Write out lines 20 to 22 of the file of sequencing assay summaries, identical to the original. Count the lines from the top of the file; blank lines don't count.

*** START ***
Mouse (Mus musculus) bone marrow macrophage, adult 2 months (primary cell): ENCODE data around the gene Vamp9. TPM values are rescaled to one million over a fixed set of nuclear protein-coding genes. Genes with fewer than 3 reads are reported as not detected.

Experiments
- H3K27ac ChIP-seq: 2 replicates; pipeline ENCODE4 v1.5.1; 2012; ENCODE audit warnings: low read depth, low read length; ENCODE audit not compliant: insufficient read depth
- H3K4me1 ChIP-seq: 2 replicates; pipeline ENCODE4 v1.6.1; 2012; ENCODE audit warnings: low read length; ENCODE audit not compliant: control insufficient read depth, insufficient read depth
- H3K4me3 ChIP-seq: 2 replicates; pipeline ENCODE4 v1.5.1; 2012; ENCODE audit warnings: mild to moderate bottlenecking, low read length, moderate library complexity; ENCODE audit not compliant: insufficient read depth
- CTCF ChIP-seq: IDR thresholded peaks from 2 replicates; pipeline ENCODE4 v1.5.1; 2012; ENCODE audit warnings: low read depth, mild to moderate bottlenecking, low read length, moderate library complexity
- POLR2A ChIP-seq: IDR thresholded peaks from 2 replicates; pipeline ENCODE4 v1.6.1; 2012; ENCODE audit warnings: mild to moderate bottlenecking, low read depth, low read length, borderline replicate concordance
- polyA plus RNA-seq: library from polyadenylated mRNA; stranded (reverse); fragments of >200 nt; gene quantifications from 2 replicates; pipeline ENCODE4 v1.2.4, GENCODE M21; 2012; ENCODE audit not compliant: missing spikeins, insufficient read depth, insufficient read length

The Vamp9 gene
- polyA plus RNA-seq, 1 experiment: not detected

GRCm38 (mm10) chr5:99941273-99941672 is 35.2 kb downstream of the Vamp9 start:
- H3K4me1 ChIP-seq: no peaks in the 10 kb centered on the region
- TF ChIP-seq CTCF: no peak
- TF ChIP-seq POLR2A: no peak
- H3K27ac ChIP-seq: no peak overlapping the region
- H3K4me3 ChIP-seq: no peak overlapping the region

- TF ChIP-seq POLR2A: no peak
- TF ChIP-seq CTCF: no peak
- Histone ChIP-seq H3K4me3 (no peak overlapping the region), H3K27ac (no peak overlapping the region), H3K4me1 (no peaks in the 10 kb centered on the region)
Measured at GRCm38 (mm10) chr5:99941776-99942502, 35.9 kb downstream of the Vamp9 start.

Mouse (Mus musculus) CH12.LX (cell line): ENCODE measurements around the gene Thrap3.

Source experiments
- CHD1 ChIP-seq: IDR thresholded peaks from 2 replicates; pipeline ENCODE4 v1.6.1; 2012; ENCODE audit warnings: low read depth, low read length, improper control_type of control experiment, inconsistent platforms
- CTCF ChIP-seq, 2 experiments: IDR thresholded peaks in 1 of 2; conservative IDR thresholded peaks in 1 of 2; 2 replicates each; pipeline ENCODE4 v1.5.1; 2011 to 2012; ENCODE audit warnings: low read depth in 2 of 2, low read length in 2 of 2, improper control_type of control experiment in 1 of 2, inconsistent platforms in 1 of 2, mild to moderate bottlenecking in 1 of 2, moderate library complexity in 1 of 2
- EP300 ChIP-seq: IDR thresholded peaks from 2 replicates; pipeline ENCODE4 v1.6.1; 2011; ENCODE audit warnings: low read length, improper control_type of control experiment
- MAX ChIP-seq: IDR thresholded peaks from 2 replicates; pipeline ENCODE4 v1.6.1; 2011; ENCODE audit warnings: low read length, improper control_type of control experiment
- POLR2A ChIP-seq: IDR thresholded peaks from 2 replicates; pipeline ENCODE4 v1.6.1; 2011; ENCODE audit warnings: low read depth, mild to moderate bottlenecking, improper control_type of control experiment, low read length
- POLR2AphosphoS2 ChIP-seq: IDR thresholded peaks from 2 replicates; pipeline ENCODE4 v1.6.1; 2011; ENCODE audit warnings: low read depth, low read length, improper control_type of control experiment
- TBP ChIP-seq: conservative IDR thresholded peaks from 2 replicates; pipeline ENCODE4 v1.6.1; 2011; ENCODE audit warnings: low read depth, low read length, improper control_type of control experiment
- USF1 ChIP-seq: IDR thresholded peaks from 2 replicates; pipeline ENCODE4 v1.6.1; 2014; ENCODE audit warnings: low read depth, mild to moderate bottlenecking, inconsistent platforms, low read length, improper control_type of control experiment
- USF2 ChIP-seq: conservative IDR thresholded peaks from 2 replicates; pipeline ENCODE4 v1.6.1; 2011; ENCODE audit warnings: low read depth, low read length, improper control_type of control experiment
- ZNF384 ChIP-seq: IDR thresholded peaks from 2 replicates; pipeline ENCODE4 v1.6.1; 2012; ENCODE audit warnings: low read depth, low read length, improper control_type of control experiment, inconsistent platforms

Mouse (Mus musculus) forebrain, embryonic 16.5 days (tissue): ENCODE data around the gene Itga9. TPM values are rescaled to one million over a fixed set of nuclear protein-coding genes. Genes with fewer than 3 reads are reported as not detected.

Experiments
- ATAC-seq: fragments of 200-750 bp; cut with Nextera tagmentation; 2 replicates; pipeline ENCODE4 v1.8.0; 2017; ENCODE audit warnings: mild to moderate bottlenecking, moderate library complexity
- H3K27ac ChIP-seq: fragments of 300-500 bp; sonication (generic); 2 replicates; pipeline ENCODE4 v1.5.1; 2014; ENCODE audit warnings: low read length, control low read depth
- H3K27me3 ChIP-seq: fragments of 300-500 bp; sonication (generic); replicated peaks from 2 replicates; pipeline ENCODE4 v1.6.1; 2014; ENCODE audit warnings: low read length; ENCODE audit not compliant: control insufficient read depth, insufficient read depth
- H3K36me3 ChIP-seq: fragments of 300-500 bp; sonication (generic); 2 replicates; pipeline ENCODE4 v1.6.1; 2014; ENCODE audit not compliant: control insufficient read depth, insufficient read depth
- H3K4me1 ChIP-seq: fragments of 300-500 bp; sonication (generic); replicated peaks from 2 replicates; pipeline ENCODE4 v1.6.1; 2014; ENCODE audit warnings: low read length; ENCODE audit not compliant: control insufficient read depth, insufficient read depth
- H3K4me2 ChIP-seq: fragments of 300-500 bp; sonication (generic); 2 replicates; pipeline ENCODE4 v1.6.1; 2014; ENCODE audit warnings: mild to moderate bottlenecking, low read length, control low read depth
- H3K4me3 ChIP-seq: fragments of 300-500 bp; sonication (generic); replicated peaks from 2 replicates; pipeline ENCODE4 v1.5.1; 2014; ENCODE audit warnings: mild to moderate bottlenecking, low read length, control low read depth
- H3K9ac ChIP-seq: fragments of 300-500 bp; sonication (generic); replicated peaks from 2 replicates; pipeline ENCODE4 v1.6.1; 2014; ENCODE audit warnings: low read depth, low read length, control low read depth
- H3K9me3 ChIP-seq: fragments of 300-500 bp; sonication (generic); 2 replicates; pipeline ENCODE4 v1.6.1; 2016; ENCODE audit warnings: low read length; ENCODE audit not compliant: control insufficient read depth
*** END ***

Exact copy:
Measured at GRCm38 (mm10) chr5:99941776-99942502, 35.9 kb downstream of the Vamp9 start.

Mouse (Mus musculus) CH12.LX (cell line): ENCODE measurements around the gene Thrap3.

Source experiments